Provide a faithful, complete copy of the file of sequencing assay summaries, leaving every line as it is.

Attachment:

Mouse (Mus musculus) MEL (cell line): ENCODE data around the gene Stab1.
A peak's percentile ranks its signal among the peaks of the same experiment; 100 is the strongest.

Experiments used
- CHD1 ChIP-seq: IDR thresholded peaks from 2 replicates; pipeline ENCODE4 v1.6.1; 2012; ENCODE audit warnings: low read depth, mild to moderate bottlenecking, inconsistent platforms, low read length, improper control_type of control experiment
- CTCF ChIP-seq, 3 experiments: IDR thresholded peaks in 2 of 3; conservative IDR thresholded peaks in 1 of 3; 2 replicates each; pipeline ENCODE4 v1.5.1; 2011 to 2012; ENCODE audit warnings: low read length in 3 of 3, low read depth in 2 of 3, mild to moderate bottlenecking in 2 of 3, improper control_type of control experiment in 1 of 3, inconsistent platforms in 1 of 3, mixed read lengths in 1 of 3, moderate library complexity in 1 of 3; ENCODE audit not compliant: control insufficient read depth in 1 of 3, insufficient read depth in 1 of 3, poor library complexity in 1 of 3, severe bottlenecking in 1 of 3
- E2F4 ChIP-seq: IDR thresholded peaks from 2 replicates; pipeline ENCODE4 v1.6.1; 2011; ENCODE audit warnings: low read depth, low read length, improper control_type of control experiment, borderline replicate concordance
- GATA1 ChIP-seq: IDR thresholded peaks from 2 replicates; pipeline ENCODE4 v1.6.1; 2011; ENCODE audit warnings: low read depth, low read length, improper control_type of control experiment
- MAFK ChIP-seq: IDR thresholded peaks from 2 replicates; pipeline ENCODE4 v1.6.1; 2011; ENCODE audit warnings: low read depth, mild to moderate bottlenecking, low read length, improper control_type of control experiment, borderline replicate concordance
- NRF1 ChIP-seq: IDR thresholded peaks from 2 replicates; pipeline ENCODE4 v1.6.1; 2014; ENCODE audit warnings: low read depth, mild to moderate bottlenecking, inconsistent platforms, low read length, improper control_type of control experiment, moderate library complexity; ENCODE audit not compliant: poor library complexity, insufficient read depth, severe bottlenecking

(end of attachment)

Mouse (Mus musculus) MEL (cell line): ENCODE data around the gene Stab1.
A peak's percentile ranks its signal among the peaks of the same experiment; 100 is the strongest.

Experiments used
- CHD1 ChIP-seq: IDR thresholded peaks from 2 replicates; pipeline ENCODE4 v1.6.1; 2012; ENCODE audit warnings: low read depth, mild to moderate bottlenecking, inconsistent platforms, low read length, improper control_type of control experiment
- CTCF ChIP-seq, 3 experiments: IDR thresholded peaks in 2 of 3; conservative IDR thresholded peaks in 1 of 3; 2 replicates each; pipeline ENCODE4 v1.5.1; 2011 to 2012; ENCODE audit warnings: low read length in 3 of 3, low read depth in 2 of 3, mild to moderate bottlenecking in 2 of 3, improper control_type of control experiment in 1 of 3, inconsistent platforms in 1 of 3, mixed read lengths in 1 of 3, moderate library complexity in 1 of 3; ENCODE audit not compliant: control insufficient read depth in 1 of 3, insufficient read depth in 1 of 3, poor library complexity in 1 of 3, severe bottlenecking in 1 of 3
- E2F4 ChIP-seq: IDR thresholded peaks from 2 replicates; pipeline ENCODE4 v1.6.1; 2011; ENCODE audit warnings: low read depth, low read length, improper control_type of control experiment, borderline replicate concordance
- GATA1 ChIP-seq: IDR thresholded peaks from 2 replicates; pipeline ENCODE4 v1.6.1; 2011; ENCODE audit warnings: low read depth, low read length, improper control_type of control experiment
- MAFK ChIP-seq: IDR thresholded peaks from 2 replicates; pipeline ENCODE4 v1.6.1; 2011; ENCODE audit warnings: low read depth, mild to moderate bottlenecking, low read length, improper control_type of control experiment, borderline replicate concordance
- NRF1 ChIP-seq: IDR thresholded peaks from 2 replicates; pipeline ENCODE4 v1.6.1; 2014; ENCODE audit warnings: low read depth, mild to moderate bottlenecking, inconsistent platforms, low read length, improper control_type of control experiment, moderate library complexity; ENCODE audit not compliant: poor library complexity, insufficient read depth, severe bottlenecking